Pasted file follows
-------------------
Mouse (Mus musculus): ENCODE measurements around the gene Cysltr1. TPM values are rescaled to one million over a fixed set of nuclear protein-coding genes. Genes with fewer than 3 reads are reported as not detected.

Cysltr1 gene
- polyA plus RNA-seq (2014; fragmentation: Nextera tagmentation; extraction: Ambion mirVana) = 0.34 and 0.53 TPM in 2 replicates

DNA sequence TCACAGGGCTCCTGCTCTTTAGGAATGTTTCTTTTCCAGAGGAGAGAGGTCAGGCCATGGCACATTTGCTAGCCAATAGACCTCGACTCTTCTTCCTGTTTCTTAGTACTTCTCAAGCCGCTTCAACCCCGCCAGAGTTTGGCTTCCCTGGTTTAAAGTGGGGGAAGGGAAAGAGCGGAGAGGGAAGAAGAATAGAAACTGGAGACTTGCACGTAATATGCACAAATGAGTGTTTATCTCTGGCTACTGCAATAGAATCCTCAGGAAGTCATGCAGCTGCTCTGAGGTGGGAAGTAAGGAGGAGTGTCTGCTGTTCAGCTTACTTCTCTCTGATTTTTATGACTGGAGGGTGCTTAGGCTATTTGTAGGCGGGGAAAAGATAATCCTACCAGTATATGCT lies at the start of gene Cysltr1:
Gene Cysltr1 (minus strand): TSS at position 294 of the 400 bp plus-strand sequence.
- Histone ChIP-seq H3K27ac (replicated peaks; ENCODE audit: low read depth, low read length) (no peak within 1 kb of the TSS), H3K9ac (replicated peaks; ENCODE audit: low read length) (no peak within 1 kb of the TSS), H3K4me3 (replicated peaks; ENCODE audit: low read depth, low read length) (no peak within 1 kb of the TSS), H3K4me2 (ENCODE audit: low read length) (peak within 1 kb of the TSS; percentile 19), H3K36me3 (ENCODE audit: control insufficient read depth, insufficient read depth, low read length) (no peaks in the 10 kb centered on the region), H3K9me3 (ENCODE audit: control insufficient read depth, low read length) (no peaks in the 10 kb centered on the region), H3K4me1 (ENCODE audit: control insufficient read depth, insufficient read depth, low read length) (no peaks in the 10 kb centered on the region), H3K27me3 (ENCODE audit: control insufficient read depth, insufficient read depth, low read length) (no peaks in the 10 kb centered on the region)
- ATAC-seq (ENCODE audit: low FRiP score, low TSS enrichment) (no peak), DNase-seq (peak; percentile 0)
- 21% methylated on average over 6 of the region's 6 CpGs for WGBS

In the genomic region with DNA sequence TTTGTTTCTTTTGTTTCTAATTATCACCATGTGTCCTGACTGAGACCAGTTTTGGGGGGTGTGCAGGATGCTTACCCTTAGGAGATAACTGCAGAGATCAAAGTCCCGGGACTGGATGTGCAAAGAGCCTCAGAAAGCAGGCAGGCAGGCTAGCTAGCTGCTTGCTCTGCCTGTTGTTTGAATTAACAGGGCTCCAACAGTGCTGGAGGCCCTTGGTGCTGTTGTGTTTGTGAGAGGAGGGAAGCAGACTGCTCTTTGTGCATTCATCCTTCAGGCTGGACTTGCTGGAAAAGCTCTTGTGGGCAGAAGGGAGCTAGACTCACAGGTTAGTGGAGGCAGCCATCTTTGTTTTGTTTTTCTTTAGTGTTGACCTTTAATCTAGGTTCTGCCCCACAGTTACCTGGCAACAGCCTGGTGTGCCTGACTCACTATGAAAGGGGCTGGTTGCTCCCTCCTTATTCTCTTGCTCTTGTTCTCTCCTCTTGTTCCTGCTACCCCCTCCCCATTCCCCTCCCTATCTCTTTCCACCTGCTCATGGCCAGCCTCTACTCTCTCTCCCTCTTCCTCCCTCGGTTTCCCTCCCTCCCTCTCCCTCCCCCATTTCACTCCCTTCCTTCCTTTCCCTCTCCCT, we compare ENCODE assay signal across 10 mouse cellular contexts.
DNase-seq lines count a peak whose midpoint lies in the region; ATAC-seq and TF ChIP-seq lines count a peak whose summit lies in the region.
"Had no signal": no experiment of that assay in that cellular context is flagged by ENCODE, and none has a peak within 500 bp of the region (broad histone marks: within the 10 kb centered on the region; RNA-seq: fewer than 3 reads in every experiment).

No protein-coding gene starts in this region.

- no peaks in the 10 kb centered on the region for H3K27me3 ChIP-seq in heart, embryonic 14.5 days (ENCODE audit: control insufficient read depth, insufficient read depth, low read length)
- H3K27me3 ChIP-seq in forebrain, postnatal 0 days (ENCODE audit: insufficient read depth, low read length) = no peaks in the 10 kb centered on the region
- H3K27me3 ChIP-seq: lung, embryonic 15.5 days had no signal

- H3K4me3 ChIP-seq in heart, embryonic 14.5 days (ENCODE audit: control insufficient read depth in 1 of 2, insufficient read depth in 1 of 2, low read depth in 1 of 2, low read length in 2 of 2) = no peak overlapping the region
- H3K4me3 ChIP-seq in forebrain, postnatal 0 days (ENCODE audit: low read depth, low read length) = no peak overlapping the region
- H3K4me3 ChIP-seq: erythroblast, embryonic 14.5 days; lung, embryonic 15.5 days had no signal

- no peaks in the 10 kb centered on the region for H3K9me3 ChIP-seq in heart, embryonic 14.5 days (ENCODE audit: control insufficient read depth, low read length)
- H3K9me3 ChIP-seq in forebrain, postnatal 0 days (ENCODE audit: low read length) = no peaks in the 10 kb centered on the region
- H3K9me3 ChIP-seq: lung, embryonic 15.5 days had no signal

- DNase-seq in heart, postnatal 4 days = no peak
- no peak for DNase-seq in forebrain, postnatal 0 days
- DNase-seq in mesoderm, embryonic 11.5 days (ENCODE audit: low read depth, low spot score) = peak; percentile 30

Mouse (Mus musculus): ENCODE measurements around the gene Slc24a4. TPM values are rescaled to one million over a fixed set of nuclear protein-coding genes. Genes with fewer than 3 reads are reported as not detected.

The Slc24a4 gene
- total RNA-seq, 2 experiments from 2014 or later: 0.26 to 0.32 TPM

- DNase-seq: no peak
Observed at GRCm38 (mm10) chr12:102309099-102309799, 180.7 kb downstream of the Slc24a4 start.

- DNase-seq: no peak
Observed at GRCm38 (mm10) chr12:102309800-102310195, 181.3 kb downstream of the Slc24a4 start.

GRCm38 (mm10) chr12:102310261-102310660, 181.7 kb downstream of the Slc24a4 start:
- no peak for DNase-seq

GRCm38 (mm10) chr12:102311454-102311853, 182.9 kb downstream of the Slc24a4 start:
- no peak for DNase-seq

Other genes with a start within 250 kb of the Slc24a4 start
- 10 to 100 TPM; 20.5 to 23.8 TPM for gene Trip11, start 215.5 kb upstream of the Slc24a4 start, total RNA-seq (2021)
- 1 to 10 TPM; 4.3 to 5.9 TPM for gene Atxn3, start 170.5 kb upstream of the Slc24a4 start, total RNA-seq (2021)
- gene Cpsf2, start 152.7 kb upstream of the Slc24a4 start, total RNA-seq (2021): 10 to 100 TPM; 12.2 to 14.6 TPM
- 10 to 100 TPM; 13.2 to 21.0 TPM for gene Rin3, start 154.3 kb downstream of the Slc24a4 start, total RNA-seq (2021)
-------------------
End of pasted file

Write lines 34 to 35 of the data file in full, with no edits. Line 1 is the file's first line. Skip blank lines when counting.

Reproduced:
GRCm38 (mm10) chr12:102311454-102311853, 182.9 kb downstream of the Slc24a4 start:
- no peak for DNase-seq